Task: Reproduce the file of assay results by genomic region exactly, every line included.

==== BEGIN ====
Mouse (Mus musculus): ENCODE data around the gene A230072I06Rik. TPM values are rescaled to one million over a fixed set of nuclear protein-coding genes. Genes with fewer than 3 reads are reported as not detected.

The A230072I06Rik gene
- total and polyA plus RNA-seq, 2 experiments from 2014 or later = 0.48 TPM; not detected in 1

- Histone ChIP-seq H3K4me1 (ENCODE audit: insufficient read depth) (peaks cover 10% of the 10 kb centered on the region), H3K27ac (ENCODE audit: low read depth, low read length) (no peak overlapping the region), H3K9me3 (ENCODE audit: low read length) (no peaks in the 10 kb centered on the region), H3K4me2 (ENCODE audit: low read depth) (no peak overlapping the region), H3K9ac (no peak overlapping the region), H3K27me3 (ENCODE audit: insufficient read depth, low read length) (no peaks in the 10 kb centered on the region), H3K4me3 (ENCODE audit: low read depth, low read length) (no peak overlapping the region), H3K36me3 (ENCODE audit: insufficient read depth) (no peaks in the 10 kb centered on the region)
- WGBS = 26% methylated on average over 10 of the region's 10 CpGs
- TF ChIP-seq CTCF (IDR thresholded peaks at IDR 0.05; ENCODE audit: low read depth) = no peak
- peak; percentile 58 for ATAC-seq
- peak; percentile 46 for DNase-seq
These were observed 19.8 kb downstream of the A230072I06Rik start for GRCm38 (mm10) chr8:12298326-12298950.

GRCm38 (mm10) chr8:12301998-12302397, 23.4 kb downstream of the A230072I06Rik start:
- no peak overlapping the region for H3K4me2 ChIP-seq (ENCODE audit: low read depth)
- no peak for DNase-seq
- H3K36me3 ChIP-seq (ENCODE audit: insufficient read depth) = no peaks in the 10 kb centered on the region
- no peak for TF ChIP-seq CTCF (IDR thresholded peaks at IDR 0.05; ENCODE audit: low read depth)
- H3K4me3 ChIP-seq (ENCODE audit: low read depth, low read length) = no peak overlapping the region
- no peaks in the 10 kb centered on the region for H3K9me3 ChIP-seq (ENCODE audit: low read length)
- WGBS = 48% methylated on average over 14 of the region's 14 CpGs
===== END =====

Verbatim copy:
Mouse (Mus musculus): ENCODE data around the gene A230072I06Rik. TPM values are rescaled to one million over a fixed set of nuclear protein-coding genes. Genes with fewer than 3 reads are reported as not detected.

The A230072I06Rik gene
- total and polyA plus RNA-seq, 2 experiments from 2014 or later = 0.48 TPM; not detected in 1

- Histone ChIP-seq H3K4me1 (ENCODE audit: insufficient read depth) (peaks cover 10% of the 10 kb centered on the region), H3K27ac (ENCODE audit: low read depth, low read length) (no peak overlapping the region), H3K9me3 (ENCODE audit: low read length) (no peaks in the 10 kb centered on the region), H3K4me2 (ENCODE audit: low read depth) (no peak overlapping the region), H3K9ac (no peak overlapping the region), H3K27me3 (ENCODE audit: insufficient read depth, low read length) (no peaks in the 10 kb centered on the region), H3K4me3 (ENCODE audit: low read depth, low read length) (no peak overlapping the region), H3K36me3 (ENCODE audit: insufficient read depth) (no peaks in the 10 kb centered on the region)
- WGBS = 26% methylated on average over 10 of the region's 10 CpGs
- TF ChIP-seq CTCF (IDR thresholded peaks at IDR 0.05; ENCODE audit: low read depth) = no peak
- peak; percentile 58 for ATAC-seq
- peak; percentile 46 for DNase-seq
These were observed 19.8 kb downstream of the A230072I06Rik start for GRCm38 (mm10) chr8:12298326-12298950.

GRCm38 (mm10) chr8:12301998-12302397, 23.4 kb downstream of the A230072I06Rik start:
- no peak overlapping the region for H3K4me2 ChIP-seq (ENCODE audit: low read depth)
- no peak for DNase-seq
- H3K36me3 ChIP-seq (ENCODE audit: insufficient read depth) = no peaks in the 10 kb centered on the region
- no peak for TF ChIP-seq CTCF (IDR thresholded peaks at IDR 0.05; ENCODE audit: low read depth)
- H3K4me3 ChIP-seq (ENCODE audit: low read depth, low read length) = no peak overlapping the region
- no peaks in the 10 kb centered on the region for H3K9me3 ChIP-seq (ENCODE audit: low read length)
- WGBS = 48% methylated on average over 14 of the region's 14 CpGs